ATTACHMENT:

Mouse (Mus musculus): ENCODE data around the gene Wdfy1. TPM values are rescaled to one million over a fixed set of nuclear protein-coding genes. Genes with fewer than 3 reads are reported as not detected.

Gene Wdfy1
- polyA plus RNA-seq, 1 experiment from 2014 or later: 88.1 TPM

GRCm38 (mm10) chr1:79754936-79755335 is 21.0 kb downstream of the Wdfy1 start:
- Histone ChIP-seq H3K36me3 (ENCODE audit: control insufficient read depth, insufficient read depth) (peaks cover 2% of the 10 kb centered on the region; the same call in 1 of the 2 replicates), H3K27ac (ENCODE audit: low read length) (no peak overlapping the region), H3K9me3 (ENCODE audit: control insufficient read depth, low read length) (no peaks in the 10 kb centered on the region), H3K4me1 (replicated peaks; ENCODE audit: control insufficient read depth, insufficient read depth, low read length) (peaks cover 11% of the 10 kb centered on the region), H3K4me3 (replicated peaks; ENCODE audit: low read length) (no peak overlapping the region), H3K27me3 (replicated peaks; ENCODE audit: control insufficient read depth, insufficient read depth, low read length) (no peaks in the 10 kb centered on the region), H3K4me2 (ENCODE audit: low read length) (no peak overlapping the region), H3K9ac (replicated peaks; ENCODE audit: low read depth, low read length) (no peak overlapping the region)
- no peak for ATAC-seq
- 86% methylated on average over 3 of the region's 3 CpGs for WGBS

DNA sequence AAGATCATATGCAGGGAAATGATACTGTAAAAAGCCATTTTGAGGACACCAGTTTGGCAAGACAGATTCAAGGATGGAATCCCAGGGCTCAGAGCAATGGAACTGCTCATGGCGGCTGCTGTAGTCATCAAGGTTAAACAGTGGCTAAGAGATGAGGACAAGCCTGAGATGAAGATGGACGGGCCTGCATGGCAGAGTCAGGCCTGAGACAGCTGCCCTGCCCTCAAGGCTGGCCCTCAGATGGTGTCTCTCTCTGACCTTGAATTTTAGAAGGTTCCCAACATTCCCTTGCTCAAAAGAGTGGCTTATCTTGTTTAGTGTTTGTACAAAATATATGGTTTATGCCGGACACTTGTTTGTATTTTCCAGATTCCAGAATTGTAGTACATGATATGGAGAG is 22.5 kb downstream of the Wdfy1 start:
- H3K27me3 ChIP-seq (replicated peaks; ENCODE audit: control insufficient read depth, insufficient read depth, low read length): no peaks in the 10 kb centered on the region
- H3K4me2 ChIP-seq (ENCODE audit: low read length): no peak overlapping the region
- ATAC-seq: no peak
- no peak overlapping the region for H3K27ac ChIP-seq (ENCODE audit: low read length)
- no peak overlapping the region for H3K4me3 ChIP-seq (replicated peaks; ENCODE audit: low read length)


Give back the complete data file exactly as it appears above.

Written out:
Mouse (Mus musculus): ENCODE data around the gene Wdfy1. TPM values are rescaled to one million over a fixed set of nuclear protein-coding genes. Genes with fewer than 3 reads are reported as not detected.

Gene Wdfy1
- polyA plus RNA-seq, 1 experiment from 2014 or later: 88.1 TPM

GRCm38 (mm10) chr1:79754936-79755335 is 21.0 kb downstream of the Wdfy1 start:
- Histone ChIP-seq H3K36me3 (ENCODE audit: control insufficient read depth, insufficient read depth) (peaks cover 2% of the 10 kb centered on the region; the same call in 1 of the 2 replicates), H3K27ac (ENCODE audit: low read length) (no peak overlapping the region), H3K9me3 (ENCODE audit: control insufficient read depth, low read length) (no peaks in the 10 kb centered on the region), H3K4me1 (replicated peaks; ENCODE audit: control insufficient read depth, insufficient read depth, low read length) (peaks cover 11% of the 10 kb centered on the region), H3K4me3 (replicated peaks; ENCODE audit: low read length) (no peak overlapping the region), H3K27me3 (replicated peaks; ENCODE audit: control insufficient read depth, insufficient read depth, low read length) (no peaks in the 10 kb centered on the region), H3K4me2 (ENCODE audit: low read length) (no peak overlapping the region), H3K9ac (replicated peaks; ENCODE audit: low read depth, low read length) (no peak overlapping the region)
- no peak for ATAC-seq
- 86% methylated on average over 3 of the region's 3 CpGs for WGBS

DNA sequence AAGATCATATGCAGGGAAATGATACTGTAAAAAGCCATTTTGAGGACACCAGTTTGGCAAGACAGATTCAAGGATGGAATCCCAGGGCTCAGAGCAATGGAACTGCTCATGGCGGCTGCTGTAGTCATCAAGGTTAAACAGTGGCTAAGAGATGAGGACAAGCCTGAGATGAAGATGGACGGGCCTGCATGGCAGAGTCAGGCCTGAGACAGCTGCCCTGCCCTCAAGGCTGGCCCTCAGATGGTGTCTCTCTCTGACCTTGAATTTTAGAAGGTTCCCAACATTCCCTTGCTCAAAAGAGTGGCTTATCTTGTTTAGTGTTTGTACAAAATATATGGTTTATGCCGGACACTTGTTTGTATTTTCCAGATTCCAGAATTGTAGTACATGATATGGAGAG is 22.5 kb downstream of the Wdfy1 start:
- H3K27me3 ChIP-seq (replicated peaks; ENCODE audit: control insufficient read depth, insufficient read depth, low read length): no peaks in the 10 kb centered on the region
- H3K4me2 ChIP-seq (ENCODE audit: low read length): no peak overlapping the region
- ATAC-seq: no peak
- no peak overlapping the region for H3K27ac ChIP-seq (ENCODE audit: low read length)
- no peak overlapping the region for H3K4me3 ChIP-seq (replicated peaks; ENCODE audit: low read length)